It's called a "point spread" because it's a number that adjusts the points of a matchup's final score. But how do bookmakers come up with this number?

To answer the above question, we first must understand the purpose of point spreads. Spreads exist to turn wagers into essential coin flips, where each side of the line has a 50% of occurring. This is because sportsbooks want action on each side of the line to be as close to even as possible.

To showcase this purpose, let's look at a matchup where the favorite has a 70% chance to win and the underdog has a 30% to win. Without a spread, all the action will come in on the favorite. The spread combats this by adjusting the final score in favor of the underdog (books also use moneylines to combat this, but we'll save that fora separate post).

Now we know the goal of a spread is to adjust the score so that half of the action comes in on the underdog and the other half comes in on the favorite. But how to bookmakers arrive at this magical number that will lead a 50/50 split?

Bookmakers use tons of game data and statistical analysis to form power ratings for each sports league. These ratings don't just spit out the teams in order. The ratings assign a number to each team and the different between two teams' ratings gives a starting point for the spread.

In addition to power ratings, bookmakers take many other factors into account like home field advantage, player matchups, injuries, and more. Historical betting data also assists books in helping them find that 50/50 split.

Hiring people to obtain the necessary data, crunch the numbers, and then finally set the lines is expensive. This is why in today's sports betting landscape, most books just copy opening lines of established oddsmakers.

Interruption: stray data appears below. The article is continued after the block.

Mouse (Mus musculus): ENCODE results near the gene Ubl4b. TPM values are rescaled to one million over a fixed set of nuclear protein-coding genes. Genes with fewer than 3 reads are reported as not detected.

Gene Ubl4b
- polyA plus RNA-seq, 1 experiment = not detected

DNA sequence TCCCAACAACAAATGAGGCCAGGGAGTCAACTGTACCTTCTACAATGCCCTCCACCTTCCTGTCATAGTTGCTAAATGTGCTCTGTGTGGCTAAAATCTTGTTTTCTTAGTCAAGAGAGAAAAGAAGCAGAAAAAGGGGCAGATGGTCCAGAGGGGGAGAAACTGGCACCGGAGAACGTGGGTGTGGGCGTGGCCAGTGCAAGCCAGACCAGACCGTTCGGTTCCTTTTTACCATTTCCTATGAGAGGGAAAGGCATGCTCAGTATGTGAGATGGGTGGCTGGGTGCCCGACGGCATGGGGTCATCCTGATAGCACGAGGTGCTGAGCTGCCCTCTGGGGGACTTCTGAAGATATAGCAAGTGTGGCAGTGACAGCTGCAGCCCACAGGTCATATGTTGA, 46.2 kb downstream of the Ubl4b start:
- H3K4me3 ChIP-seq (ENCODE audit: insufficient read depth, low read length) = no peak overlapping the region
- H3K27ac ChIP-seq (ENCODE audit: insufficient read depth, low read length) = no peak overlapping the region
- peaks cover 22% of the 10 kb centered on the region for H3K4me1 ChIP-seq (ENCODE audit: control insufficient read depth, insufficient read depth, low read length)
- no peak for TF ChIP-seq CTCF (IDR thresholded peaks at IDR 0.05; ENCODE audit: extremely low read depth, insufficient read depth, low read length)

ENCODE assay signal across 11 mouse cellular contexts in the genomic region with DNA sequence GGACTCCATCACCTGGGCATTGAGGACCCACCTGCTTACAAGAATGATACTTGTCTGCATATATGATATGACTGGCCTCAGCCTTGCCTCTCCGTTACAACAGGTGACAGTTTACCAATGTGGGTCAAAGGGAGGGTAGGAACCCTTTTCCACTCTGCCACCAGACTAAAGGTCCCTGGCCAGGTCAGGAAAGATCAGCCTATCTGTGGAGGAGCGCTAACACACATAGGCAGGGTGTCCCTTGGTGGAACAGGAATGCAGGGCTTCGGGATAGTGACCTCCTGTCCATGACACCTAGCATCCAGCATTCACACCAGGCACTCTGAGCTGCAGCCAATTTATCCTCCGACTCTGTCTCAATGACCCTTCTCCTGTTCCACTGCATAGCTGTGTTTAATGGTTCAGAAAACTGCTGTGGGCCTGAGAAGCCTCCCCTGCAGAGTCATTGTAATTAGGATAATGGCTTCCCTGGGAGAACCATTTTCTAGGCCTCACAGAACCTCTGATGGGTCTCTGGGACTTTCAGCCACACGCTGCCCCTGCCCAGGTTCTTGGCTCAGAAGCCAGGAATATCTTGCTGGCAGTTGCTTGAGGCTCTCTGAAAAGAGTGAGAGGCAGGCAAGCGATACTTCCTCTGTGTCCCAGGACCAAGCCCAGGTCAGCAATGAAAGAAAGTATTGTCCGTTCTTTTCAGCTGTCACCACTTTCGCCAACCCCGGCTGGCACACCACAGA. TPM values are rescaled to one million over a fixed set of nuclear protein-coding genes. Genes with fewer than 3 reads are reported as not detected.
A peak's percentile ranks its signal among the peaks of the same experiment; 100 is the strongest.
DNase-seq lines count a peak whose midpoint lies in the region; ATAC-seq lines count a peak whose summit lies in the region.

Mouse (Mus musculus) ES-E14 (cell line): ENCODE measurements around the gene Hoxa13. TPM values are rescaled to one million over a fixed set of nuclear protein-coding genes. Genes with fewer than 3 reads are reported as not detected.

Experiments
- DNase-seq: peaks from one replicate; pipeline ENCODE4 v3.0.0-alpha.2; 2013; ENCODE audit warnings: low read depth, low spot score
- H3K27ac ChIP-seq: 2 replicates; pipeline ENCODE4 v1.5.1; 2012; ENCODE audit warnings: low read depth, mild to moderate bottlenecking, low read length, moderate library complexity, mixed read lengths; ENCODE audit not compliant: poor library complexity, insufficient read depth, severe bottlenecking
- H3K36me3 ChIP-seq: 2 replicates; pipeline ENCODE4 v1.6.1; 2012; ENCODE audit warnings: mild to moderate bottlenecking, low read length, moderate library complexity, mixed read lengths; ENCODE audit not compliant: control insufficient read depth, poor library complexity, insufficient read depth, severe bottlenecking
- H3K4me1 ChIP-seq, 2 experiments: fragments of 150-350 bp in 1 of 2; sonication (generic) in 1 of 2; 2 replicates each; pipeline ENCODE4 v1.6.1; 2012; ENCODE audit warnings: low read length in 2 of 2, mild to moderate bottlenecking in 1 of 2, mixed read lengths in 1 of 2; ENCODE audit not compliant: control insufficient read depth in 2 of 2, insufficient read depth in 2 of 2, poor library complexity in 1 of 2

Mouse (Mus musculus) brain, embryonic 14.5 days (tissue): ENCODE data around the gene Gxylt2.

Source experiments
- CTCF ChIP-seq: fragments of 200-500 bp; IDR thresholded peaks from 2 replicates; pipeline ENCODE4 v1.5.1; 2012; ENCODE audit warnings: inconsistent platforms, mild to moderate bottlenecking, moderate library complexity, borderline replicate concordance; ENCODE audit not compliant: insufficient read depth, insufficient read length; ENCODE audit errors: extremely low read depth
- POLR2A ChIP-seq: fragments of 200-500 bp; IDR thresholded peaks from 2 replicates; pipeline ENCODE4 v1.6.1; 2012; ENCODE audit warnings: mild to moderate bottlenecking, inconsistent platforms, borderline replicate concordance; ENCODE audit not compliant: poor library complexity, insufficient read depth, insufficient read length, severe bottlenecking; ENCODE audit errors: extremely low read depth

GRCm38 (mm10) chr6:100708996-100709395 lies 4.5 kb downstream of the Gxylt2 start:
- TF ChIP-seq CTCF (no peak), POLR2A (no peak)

We’ve established that sportsbooks want the action on either side of a line to be even, but why is that? Sportsbooks are businesses, so their goal is to make as much money as possible. When action is split 50/50, sportsbooks are guaranteed to make money on the game. This is because books charge bettors a 10% commission on their winnings.

Let's say a sportsbook has $1000 in wagers on a game and the spread split the money perfectly, $500 on each side. No matter the outcome, the sportsbook will keep $500 from the losing side, and only pay out $450 to the winning side. The sportsbook has a guaranteed profit of $50.

Now let's say a spread led to a 60/40 split, instead of 50/50. There's $600 on one side and $400 on the other. If the $400 side loses, the sportsbook keeps the $400, but pays out $540 to the winning side. That's a loss of $140. This is why getting as close to 50/50 as possible is so important for sportsbooks.

When you're betting a point spread, realize that roughly half of the action agrees with you and the other half disagrees with you. As mentioned earlier, sportsbooks charge a 10% fee to eliminate their risk in taking bets. So why not bet with someone on the opposite side of the line and avoid the fee?

Here at BetBuds, you're not placing a bet at sportsbook. You're betting against people who disagree with you. This means there is no 10% fee. Whatever you're wagering on the spread, you get to keep all of it if you win. There's no commission or fees. Sign up now and keep all of your winnings!

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